Transient polymers through carbodiimide-driven assembly

Nirob K. Saha, William S. Salvia, Dominik Konkolewicz,* and C. Scott Hartley*
Angew. Chem., Int. Ed., accepted
[Published version | Preprint | Raw data]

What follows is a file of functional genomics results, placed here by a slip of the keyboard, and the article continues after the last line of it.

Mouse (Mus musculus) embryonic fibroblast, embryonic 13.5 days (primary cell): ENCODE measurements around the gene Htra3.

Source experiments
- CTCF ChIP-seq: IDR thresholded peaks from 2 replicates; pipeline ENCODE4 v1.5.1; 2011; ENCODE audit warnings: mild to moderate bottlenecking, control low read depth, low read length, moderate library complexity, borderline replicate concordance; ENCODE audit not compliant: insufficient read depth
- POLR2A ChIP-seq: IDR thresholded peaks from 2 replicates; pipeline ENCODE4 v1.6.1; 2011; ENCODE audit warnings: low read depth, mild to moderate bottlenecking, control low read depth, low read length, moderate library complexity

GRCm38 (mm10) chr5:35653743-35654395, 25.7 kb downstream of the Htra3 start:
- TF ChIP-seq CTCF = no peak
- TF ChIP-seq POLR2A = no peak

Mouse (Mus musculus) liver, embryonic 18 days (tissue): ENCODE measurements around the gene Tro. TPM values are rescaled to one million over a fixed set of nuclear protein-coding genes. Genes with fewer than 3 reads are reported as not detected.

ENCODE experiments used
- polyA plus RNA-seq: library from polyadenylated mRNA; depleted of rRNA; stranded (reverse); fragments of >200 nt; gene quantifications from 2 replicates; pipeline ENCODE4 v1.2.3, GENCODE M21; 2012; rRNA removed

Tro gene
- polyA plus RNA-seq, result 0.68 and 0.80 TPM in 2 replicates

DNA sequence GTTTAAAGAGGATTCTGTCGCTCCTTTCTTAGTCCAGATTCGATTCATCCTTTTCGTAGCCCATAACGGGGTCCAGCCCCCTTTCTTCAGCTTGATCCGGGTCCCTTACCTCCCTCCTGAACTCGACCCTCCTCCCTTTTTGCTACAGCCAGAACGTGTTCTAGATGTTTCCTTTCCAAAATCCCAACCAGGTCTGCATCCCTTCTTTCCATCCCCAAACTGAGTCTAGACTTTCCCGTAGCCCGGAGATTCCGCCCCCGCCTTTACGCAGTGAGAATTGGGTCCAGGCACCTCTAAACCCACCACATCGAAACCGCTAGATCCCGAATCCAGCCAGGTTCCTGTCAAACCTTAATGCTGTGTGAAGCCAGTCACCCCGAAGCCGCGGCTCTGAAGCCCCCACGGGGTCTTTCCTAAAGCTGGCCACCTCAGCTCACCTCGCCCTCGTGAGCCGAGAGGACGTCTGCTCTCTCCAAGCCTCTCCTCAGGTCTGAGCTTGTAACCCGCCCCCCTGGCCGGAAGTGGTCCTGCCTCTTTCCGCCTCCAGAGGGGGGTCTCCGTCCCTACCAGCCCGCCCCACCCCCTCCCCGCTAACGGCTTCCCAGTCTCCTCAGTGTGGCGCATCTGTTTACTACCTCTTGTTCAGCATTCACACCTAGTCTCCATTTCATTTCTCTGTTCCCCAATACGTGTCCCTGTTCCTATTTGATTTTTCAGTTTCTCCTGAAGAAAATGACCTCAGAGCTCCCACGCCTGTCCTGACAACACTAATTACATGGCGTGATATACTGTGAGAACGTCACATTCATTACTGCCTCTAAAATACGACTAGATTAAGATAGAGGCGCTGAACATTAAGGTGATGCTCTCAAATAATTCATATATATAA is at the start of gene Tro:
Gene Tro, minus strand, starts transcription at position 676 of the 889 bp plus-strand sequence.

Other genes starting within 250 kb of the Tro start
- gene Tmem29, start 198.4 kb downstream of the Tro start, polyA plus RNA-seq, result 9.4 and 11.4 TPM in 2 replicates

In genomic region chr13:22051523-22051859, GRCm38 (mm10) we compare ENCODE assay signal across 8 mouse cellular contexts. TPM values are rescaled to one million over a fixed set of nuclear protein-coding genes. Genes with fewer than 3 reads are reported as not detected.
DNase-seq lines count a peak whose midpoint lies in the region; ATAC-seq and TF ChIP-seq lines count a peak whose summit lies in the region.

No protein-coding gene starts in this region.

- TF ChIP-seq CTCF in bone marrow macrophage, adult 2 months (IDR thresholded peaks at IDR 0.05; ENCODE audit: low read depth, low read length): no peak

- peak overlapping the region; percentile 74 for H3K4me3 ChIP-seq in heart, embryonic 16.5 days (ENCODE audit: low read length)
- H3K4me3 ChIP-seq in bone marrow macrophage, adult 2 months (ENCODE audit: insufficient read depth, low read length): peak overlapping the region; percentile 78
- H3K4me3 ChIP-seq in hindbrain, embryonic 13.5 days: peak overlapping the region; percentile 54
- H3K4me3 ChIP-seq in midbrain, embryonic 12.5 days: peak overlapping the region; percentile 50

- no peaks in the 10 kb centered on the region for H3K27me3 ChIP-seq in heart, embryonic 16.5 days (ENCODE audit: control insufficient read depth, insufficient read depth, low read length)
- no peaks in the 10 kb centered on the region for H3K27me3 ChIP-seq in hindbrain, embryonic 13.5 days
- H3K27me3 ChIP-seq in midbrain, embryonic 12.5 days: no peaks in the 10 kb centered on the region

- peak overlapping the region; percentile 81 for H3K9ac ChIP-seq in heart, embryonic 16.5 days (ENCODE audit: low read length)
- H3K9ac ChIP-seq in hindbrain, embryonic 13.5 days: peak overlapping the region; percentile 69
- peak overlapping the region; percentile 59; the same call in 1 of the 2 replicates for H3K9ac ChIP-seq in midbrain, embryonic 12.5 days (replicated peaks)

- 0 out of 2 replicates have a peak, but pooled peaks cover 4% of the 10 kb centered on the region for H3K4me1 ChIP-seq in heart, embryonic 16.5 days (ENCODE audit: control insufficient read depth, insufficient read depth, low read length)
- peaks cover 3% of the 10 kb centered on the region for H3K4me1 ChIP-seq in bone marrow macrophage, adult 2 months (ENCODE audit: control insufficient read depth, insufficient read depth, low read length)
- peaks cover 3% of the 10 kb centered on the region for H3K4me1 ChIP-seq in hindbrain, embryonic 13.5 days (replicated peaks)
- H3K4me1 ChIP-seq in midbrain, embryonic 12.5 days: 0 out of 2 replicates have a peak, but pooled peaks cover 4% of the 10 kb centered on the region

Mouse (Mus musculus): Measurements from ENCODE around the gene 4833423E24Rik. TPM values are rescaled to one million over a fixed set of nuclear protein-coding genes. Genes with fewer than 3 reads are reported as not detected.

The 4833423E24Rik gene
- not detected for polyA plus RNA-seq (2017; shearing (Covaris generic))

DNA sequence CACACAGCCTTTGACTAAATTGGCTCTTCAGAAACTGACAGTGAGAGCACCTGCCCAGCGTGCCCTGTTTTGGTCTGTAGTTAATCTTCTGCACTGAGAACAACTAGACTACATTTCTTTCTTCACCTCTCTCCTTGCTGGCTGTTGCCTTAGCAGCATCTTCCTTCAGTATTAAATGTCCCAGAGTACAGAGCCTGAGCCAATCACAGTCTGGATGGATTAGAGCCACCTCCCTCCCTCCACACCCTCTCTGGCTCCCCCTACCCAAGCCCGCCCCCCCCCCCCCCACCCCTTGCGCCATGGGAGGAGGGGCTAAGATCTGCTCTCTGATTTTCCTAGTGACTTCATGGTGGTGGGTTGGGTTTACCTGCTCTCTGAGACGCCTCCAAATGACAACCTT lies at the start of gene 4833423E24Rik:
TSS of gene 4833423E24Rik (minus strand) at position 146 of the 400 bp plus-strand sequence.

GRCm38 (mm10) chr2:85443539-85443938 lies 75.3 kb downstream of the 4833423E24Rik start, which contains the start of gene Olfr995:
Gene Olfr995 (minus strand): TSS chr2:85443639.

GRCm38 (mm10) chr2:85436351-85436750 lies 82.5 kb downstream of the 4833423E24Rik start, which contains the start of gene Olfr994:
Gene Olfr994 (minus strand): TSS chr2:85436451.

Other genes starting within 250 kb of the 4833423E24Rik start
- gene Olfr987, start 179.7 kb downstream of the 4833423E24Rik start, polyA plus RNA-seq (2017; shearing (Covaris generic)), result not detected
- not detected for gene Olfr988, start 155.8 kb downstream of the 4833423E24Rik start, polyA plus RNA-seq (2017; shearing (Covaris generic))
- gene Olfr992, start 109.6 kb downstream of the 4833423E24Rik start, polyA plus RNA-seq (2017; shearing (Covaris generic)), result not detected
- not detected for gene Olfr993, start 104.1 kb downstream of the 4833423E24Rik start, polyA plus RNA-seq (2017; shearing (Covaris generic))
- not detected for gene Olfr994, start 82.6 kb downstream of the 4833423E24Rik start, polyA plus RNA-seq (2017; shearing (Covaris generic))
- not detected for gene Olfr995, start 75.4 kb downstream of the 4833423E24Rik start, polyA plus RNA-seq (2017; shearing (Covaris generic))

Biochemical systems make use of out-of-equilibrium polymers generated under kinetic control. Inspired by these systems, many abiotic supramolecular polymers driven by chemical fuel reactions have been reported. Conversely, polymers based on transient covalent bonds have received little attention, even though they have the potential to complement supramolecular systems by generating transient structures based on stronger bonds and by offering a straightforward tuning of reaction kinetics. In this study, we show that simple aqueous dicarboxylic acids give poly(anhydrides) when treated with the carbodiimide EDC. Transient covalent polymers with molecular weights exceeding 15,000 are generated which then decompose over the course of days. Disassembly kinetics can be controlled using simple substituent effects in the monomer design. The impact of solvent polarity, carbodiimide concentration, and monomer concentration on polymer properties and lifetimes has been investigated. The results reveal substantial control over polymer assembly and disassembly kinetics, highlighting the potential for fine-tuned kinetic control in nonequilibrium polymerization systems.